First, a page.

(CULTURE) CHINA — Some people believe the residents of Yulin, China are just holding firmly to their traditions, but others would call them “barking mad.” The city of Yulin is home to a festival that celebrates the consumption of dog meat, an antique practice celebrated by its residents during the summer solstice. Unsurprisingly, the festival has generated a flurry of ire from countless activists and animal rights groups. Despite the immense backlash, the festival continues to proceed, and opens on Friday. Continue reading to find out the details behind the gruesome traditions and learn why China’s government plans to monitor the festival. — Global Animal
Huffington Post, Dominique Mosbergen
Despite widespread outrage, a dog meat festival in China will be going ahead as planned this week.
The festival, which kicks off on Friday, is an annual celebration that takes place in the city of Yulin in the Guangxi province. According to the Guardian, the event is considered an ancient summer solstice tradition by local residents. They are said to “cherish their city’s dog-meat culture, which involves the mass consumption of dog-meat hotpot served with lychees and strong grain liquor.”
Animal rights groups insist, however, the festival is cruel. Activists say about 10,000 dogs — reportedly often transported and kept in inhumane conditions — are killed during the festival every year; many are burned, electrocuted and skinned alive, according to reports.
“We have seen animals beaten just before being cooked,” Du Yufeng, founder of Chinese animal rights group Boai Small Animal Protection Center, told the Agence France-Presse. “The more we inspect, the more cruelty we discover.”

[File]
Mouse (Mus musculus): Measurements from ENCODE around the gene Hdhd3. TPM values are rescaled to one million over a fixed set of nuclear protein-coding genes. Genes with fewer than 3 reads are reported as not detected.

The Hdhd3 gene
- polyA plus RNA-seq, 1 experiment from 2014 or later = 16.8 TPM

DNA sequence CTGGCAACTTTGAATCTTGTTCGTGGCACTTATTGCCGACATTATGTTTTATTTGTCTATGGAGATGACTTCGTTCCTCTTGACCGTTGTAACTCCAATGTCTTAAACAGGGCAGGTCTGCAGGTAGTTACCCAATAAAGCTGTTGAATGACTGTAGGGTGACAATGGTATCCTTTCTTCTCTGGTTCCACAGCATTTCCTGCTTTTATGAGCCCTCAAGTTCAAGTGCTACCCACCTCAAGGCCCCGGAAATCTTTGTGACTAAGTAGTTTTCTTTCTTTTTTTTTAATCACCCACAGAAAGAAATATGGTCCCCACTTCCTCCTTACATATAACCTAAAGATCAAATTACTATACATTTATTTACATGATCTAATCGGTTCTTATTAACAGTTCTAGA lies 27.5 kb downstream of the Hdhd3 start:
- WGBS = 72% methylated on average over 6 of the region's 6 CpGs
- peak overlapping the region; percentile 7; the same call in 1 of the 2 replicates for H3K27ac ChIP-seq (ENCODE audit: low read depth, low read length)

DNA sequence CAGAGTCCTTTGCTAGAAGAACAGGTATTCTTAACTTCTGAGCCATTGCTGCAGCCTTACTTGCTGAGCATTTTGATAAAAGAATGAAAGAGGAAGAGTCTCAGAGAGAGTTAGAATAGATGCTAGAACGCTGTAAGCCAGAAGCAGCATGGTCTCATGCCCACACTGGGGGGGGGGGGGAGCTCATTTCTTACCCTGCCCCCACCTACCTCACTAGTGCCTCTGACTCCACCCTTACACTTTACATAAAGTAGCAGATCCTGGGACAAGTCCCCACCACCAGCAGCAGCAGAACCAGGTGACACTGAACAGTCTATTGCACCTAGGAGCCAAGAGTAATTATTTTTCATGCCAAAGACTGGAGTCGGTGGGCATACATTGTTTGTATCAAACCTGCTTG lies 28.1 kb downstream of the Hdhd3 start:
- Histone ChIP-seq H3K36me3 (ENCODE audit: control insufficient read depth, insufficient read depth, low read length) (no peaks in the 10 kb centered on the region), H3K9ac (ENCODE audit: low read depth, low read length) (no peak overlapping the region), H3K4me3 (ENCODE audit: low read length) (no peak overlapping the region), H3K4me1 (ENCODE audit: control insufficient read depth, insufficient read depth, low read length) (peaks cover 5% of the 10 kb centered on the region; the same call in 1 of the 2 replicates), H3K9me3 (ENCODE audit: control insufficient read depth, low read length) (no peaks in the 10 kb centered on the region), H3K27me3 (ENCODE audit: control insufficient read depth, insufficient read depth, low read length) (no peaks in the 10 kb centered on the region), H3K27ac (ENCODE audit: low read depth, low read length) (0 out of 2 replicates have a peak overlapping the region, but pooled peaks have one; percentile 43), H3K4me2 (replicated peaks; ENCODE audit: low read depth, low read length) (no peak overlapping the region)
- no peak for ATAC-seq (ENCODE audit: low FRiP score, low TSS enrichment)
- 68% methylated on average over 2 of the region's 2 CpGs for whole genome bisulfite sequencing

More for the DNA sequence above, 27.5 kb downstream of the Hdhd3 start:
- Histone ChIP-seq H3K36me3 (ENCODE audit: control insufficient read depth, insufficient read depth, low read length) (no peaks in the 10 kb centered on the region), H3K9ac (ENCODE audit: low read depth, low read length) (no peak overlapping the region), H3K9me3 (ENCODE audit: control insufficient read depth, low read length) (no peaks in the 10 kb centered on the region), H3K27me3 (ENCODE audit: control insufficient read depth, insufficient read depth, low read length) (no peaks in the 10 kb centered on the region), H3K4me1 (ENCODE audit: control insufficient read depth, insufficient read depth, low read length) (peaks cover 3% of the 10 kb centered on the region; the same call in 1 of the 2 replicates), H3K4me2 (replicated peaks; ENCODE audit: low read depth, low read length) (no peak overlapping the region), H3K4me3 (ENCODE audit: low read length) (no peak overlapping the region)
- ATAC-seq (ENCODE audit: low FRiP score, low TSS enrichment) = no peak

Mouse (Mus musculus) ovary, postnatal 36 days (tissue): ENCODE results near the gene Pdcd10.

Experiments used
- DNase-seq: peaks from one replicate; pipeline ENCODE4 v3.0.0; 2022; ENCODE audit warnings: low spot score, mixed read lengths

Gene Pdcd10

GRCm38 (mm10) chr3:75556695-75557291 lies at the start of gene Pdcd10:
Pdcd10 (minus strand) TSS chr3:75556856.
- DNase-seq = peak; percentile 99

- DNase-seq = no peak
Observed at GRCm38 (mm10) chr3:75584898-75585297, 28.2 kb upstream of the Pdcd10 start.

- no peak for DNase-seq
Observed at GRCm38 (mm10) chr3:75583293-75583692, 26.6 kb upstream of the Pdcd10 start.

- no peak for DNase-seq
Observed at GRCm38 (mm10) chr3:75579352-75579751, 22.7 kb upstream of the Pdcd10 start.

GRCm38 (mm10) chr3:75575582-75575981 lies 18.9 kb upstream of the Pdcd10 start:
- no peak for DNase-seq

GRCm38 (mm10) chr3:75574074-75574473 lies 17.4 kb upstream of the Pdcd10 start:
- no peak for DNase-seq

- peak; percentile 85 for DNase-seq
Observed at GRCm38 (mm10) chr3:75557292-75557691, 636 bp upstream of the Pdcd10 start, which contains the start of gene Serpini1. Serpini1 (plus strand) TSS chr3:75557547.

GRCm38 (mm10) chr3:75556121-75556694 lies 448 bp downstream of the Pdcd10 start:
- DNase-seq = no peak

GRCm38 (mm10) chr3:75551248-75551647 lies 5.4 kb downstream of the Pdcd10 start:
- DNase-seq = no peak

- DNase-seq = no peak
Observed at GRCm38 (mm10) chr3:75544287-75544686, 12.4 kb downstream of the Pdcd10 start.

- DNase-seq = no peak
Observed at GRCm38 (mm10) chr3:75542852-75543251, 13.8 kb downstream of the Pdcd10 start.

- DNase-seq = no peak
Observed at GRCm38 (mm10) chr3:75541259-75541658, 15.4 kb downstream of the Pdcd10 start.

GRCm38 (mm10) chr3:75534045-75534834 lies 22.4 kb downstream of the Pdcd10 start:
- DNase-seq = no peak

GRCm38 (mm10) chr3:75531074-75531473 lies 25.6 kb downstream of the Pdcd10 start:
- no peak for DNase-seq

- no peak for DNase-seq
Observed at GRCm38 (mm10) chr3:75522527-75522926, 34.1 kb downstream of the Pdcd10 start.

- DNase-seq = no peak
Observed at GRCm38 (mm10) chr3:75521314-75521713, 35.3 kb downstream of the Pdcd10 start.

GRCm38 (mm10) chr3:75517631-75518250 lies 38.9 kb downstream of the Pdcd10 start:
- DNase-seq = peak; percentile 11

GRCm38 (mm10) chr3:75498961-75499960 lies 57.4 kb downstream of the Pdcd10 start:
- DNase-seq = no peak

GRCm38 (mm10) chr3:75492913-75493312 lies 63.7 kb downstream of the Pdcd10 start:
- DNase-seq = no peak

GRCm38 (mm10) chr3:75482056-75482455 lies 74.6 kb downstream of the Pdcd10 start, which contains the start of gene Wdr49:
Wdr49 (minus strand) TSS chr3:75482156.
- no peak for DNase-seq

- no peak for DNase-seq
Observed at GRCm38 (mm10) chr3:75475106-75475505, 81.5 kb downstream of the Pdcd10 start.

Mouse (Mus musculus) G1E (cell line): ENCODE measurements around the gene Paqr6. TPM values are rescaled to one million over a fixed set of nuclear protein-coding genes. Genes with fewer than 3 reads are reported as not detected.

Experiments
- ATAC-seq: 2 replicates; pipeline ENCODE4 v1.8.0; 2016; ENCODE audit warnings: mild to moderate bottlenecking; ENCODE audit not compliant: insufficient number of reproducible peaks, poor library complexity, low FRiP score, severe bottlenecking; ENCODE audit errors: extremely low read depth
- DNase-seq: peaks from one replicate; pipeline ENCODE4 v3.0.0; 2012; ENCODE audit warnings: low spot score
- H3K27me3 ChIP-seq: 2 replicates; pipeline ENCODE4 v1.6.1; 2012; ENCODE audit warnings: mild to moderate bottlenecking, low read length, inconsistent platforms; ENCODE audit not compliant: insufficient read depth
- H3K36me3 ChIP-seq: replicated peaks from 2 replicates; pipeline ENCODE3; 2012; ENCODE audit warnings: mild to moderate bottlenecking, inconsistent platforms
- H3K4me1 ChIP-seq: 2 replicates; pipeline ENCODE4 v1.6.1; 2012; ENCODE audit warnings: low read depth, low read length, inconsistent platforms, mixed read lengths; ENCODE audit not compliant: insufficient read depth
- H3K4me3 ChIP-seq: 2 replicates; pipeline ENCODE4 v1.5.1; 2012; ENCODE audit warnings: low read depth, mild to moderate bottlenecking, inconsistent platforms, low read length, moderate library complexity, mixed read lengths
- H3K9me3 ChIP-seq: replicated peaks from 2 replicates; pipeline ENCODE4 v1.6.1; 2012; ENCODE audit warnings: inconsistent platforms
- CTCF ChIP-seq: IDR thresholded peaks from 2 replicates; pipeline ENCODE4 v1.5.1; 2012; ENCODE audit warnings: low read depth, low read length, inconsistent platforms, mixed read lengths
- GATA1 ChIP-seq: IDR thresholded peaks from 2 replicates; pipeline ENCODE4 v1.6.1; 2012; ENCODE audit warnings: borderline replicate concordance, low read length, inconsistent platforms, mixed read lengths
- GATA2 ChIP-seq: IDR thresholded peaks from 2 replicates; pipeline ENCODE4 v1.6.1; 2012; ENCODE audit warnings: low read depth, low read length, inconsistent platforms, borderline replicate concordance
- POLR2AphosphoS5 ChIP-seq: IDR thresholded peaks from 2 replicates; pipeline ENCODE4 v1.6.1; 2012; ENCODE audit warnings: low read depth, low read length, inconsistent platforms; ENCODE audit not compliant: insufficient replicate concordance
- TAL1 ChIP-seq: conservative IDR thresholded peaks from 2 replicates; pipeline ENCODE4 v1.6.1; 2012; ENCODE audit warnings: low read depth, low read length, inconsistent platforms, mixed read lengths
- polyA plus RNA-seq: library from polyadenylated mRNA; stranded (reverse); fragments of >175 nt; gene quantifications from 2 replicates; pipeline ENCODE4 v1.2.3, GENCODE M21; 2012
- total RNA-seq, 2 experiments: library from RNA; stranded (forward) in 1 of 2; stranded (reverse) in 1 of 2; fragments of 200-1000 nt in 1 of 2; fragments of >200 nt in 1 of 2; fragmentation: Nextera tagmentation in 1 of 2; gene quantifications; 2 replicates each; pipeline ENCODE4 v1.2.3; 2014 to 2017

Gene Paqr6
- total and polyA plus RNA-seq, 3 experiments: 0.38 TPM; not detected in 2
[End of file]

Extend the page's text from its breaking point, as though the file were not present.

Throughout the past few years, activists like Du have tried to block the festival,appealing to the governments of China and the United States, among others. Some Chinese netizens have also taken to social networking sites to lambast the event.
But in spite of the widespread criticism, the festival has continued to take place annually — and 2013 will not be an exception, according to reports this week.
Du says, however, that the Chinese government, in response to pressure from “online activism,” will be sending a team to monitor the event this year for animal cruelty. The measure won’t be enough, she says, but it’s a start.
“I think the team will reduce the cruelty somewhat, but mostly on the surface,” Du told the AFP.
As Yulin residents prepare for this Friday’s festival, the South China Morning Post reports that some aren’t too pleased with the bad press the city has been getting.
“It’s unfair to call Yulin people brutal only because we have this tradition to eat dog meat. People who call us uncivilized and cruel should stop eating meat first,” a local resident named Annie told the Chinese daily.
This isn’t the first time that a dog meat festival has been slammed by animal lovers. In 2011, two such events — one in South Korea and the other in Zhejiang Province, China– were canceled in the wake of animal rights protests.